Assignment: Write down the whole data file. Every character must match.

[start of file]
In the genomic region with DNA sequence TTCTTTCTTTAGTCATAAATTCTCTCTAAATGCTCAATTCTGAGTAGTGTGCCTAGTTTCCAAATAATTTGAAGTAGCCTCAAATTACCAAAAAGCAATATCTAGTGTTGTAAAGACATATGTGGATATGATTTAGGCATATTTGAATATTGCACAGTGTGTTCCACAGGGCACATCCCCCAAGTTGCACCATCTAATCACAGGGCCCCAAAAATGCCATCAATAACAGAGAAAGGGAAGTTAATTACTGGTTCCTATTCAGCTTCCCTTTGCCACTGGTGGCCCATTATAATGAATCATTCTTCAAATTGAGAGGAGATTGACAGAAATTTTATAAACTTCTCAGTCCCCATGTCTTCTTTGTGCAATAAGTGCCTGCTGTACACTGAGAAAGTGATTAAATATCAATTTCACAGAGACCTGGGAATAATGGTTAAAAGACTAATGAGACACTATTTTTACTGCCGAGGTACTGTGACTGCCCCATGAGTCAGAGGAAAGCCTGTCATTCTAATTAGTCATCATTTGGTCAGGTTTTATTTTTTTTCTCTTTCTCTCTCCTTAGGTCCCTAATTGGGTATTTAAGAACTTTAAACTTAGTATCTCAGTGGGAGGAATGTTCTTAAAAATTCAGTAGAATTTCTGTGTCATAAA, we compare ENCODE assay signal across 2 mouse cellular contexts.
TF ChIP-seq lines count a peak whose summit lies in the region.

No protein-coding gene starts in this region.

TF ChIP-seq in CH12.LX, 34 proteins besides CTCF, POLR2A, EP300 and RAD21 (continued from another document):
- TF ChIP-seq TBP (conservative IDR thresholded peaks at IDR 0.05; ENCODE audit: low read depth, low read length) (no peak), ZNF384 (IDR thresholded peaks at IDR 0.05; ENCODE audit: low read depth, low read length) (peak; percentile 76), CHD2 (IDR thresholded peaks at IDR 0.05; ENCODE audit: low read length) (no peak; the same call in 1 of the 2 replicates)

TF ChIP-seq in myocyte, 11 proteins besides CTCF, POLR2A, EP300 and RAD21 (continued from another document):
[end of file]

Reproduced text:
In the genomic region with DNA sequence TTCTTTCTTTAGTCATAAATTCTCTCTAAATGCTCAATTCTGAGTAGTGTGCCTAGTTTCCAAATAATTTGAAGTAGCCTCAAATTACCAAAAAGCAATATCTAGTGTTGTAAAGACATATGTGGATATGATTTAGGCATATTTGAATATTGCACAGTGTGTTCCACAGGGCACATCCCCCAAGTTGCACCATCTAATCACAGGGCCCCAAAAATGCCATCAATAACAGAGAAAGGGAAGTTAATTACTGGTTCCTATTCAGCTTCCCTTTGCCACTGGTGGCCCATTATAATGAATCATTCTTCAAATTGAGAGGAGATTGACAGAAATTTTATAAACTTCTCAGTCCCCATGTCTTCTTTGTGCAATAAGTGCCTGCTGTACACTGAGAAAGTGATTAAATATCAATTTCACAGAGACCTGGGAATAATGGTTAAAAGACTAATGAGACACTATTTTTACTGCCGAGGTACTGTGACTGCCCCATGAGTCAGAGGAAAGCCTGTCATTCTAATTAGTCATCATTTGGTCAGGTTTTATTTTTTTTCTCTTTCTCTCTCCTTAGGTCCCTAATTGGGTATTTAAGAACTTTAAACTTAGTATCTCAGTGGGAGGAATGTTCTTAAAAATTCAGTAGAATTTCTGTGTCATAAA, we compare ENCODE assay signal across 2 mouse cellular contexts.
TF ChIP-seq lines count a peak whose summit lies in the region.

No protein-coding gene starts in this region.

TF ChIP-seq in CH12.LX, 34 proteins besides CTCF, POLR2A, EP300 and RAD21 (continued from another document):
- TF ChIP-seq TBP (conservative IDR thresholded peaks at IDR 0.05; ENCODE audit: low read depth, low read length) (no peak), ZNF384 (IDR thresholded peaks at IDR 0.05; ENCODE audit: low read depth, low read length) (peak; percentile 76), CHD2 (IDR thresholded peaks at IDR 0.05; ENCODE audit: low read length) (no peak; the same call in 1 of the 2 replicates)

TF ChIP-seq in myocyte, 11 proteins besides CTCF, POLR2A, EP300 and RAD21 (continued from another document):